## Statement of the Specific Result

Let $J$ denote the matrices with ones on the "second diagonal", meaning the diagonal between the (1,n) and (n,1) entry, and zeros elsewhere. So in the case $n=2$, which is all we'll be concerned with here:

$$ J=\begin{pmatrix} 0&1 \newline 1&0 \end{pmatrix} $$

Let the transpose of $g$ be denoted by ${}^tg$.

Let $F$ be a field (not necessarily alg. closed: for example, a number field), and consider the action of $G:=\mathrm{GL}_2(F)$ on the vector space $\mathcal{L}$ of matrices with entries in $F$ which are symmetric about the second diagonal, by $g\cdot X= g X J{}^tgJ$ for $g\in\mathrm{GL}_2(F)$. In explicit coordinates,

$$g=\begin{pmatrix}a&b \newline c&d\end{pmatrix} $$

$$X = \begin{pmatrix}\gamma&\beta \newline \alpha&\gamma\end{pmatrix}$$

$$J{}^tgJ=\begin{pmatrix}d&b \newline c&a\end{pmatrix} $$

so that this procedure of "taking the transpose of $g$ and conjugating by $J$" amounts to taking the transpose of $g$ along the second diagonal. (See below for Context). In several papers, I find the following stated:

- $G$ acts on $\mathcal{L}$ with an open orbit.
- Given a representative $X_0\in\mathcal{L}$ of the open orbit, the stabilizer $G_0(X_0)$ is in general reductive, and in this specific example, a one-dimensional torus.
- An point $X$ is called
*generic*if the stabilizer $G_0(X)$ is of type $G_0(X_0)$, and an orbit is called*generic*if one, equiv. all, its points are generic points. A complete set of representatives of the generic orbits (with exactly one representative from each orbit) is given by the matrices $$ \begin{pmatrix} 0&\beta\\ \alpha&0 \end{pmatrix} $$ with $$\alpha,\beta\in {F^*}^2\backslash F^*$$ (so with the diagonal element $\gamma=0$ and the off-diagonal elements ranging over nonzero square classes of $F^*$ independently).

## My questions about this result

What I would like to know...

- is there any tidy way of "characterizing" generic points or orbits, as referred to in items 1 and 2?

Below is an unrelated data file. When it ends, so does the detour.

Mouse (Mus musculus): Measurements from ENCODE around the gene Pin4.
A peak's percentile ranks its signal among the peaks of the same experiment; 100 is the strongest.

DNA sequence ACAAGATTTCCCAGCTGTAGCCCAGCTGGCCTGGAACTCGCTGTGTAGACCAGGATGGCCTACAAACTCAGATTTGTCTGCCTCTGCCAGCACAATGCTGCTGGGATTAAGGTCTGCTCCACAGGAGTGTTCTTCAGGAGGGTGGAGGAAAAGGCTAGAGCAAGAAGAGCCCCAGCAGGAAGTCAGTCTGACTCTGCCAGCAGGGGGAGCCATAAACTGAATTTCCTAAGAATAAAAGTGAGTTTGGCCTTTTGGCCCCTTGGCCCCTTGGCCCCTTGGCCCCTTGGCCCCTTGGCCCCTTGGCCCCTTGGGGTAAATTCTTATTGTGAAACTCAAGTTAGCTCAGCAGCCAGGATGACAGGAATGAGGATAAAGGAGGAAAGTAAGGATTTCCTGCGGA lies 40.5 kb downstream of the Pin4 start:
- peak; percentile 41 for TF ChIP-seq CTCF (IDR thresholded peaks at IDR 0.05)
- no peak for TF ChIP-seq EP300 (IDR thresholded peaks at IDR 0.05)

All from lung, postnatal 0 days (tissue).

- Is there any conceptual or "coordinate-free" way of characterizing the representative set given in item 3?

I have a feeling that "standard, classical" invariant theory, especially that of the symplectic group, may give an answer to this. I am not sufficiently familiar with the invariant-theory literature to find this, so if you could point me to a specific reference that I could read and which would allow me to answer these questions, that would be great. Although I have a (partial) confirmation of these facts by brute-force matrix calculations, these are not really ideal to use for my purposes, nor is it clear that they could be carried out by anyone in higher dimensions than 2!

## The context, and more on why I expect invariant theory to play a role

The context of this problem is that the symplectic group $\mathrm{Sp}_4(F)$ has a standard ("Siegel") parabolic $P$ with Levi factor $M$ isomorphic to $G$, which embeds into $\mathrm{Sp}_4$ by $\mathrm{diag}(g,J{}^t g^{-1}J)$ (according to one of the two or so common matrix models of $\mathrm{Sp}_4$). The nilpotent radical of $P$ can be identified with $\mathcal{L}$, and the conjugation action of $M$ is then identified with the action above.

If one considers the analogous situation with $\mathrm{SO}_{5}$ (say), and the parabolic $Q$ with Levi factor $\mathrm{GL_1}\times \mathrm{SO}_{3}$, the nilpotent radical of $Q$ can be identified with "row vectors of length 3", and the genericity condition can clearly be expressed as a row-vector representative having non-zero length. Then it is easy to divide "generic" vectors into different $M(F)$-conjugacy classes by the square-class of their (non-zero) lengths. So this very simple invariant-theory interpretation gives me the feeling there is something conceptual going on in the situation I have described, which I am unfortunately missing at the moment.

Thanks for reading and I will greatly appreciate any help!